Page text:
Before oil prices fell from more than US$100 per barrel three years ago, jobs driving heavy-haul mining trucks in the oilsands were sought after for their six-figure salaries.
A four-part look at how robots are changing the way we work. First up, robots aren’t killing jobs, they’re creating new ones and more of them — at least at a GE Aviation plant in Quebec.
But ever since crude’s collapse sent oilsands producers on years-long cost-cutting drives, the long-term prospects for heavy-haul operators have deteriorated. For instance, Suncor Energy Inc. is hiring such drivers for its new Fort Hills oilsands mine, but the job postings show the positions are just 12-month contracts.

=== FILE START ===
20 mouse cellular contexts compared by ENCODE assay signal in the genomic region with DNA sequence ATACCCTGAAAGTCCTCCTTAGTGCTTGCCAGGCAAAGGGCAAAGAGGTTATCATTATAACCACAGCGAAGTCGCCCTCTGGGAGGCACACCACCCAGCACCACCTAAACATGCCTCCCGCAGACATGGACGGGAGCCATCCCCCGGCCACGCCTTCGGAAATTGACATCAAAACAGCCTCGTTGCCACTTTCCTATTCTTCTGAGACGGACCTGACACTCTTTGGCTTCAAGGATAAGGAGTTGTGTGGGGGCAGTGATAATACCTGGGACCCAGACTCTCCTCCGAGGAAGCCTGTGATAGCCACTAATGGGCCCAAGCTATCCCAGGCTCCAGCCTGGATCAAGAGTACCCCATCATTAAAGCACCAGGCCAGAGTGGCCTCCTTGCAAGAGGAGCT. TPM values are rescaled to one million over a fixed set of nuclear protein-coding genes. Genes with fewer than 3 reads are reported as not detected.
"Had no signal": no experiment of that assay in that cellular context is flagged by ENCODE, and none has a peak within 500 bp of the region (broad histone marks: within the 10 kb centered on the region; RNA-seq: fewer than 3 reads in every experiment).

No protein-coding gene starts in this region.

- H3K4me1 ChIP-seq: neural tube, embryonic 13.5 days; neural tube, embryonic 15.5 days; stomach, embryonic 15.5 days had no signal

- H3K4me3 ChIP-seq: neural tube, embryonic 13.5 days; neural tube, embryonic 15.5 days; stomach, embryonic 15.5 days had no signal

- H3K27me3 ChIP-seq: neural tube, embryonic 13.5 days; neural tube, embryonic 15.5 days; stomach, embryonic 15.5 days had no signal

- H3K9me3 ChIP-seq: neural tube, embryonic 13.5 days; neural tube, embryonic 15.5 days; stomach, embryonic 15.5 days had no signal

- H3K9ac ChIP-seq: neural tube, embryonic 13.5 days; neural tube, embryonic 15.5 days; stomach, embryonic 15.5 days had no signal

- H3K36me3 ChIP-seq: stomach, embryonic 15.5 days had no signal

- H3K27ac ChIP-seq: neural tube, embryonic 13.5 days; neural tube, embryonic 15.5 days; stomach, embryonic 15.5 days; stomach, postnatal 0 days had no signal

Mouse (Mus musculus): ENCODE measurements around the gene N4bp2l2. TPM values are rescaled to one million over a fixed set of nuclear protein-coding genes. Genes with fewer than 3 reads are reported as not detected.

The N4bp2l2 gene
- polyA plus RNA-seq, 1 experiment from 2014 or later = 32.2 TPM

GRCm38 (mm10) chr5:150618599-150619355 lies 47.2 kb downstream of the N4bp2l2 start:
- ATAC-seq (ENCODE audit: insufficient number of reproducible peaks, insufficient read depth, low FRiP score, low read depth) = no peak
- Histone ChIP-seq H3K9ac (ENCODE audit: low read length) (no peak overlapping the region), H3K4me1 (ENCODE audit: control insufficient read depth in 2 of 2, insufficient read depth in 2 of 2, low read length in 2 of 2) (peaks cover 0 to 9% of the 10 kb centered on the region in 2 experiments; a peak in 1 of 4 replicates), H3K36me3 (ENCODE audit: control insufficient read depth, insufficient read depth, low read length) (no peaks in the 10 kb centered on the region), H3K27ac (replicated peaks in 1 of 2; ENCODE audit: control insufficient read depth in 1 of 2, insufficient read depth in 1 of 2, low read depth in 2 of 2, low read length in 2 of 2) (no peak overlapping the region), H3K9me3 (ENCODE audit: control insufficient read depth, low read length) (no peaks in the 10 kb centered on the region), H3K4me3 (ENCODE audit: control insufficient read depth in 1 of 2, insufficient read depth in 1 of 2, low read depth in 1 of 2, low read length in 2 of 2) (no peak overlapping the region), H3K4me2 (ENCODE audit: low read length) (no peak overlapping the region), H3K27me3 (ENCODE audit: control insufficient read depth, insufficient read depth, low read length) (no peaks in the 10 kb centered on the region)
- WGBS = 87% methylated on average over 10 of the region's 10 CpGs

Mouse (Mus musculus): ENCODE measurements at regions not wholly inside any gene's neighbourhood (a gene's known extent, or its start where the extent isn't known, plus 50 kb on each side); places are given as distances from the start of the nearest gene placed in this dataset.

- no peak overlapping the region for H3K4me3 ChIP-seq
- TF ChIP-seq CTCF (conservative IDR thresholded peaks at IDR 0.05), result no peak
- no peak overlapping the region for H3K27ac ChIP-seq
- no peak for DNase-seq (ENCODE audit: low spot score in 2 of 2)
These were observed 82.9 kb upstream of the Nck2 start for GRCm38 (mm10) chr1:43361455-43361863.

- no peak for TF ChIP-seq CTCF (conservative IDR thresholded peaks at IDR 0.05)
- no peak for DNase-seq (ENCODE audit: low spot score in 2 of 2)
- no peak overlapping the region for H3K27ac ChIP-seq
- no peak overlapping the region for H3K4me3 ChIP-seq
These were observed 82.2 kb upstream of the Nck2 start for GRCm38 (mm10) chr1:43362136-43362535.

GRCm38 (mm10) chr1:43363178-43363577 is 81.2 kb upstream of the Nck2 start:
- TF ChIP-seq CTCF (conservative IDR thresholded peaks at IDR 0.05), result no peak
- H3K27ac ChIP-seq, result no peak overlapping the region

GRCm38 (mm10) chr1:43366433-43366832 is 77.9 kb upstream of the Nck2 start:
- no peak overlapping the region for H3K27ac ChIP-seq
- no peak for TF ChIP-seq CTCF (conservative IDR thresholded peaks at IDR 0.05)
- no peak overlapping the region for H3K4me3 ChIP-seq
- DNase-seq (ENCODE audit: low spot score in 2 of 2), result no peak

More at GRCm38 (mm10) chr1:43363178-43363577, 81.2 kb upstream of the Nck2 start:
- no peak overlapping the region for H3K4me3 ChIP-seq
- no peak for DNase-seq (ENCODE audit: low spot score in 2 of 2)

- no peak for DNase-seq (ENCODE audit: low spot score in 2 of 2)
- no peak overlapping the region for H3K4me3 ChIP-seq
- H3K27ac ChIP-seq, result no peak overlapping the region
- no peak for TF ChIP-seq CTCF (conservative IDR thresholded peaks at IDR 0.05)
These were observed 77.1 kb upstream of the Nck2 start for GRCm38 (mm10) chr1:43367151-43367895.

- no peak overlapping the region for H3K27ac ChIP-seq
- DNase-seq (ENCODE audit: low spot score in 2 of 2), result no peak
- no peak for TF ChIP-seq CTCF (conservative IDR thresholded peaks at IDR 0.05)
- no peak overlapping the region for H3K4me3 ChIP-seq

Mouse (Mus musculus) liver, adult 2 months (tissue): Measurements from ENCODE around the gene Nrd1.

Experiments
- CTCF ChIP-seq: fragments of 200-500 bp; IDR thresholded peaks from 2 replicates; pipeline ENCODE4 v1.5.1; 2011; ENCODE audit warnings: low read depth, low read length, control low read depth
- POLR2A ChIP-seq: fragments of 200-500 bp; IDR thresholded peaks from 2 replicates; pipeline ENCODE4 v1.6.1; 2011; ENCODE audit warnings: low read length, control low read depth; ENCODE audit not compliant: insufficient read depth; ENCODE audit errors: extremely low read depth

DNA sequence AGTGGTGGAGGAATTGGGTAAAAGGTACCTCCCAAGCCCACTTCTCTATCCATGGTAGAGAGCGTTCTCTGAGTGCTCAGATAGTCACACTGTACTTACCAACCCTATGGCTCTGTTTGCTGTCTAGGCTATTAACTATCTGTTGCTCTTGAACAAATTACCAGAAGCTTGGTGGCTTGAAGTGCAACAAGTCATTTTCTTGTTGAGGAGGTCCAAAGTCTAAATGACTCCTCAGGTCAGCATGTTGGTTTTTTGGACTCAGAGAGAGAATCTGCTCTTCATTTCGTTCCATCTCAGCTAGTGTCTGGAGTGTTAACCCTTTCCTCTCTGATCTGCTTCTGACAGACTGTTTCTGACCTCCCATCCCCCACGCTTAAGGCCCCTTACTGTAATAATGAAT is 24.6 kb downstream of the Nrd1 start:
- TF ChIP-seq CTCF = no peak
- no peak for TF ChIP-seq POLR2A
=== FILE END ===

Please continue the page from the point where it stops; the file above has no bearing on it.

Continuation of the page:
One possible reason for the position’s now transitory nature is that Suncor has been piloting the use of driverless trucks in the oilsands on a fleet of six heavy haulers for two years and will decide whether to implement the autonomous system company-wide at the end of this year.
Suncor’s driverless trucks are just one way Canada’s energy industry is turning to automation and robotics to further reduce costs as West Texas Intermediate oil prices stubbornly hover around US$50 per barrel.
University of Waterloo mechatronics engineering professor William Melek said automation “is increasing, but increasing very slowly” in the energy sector. But, just as the push to lower costs through robotic and automated processes is changing Ontario’s manufacturing industry, it’s spreading to other sectors of the economy such as energy and mining.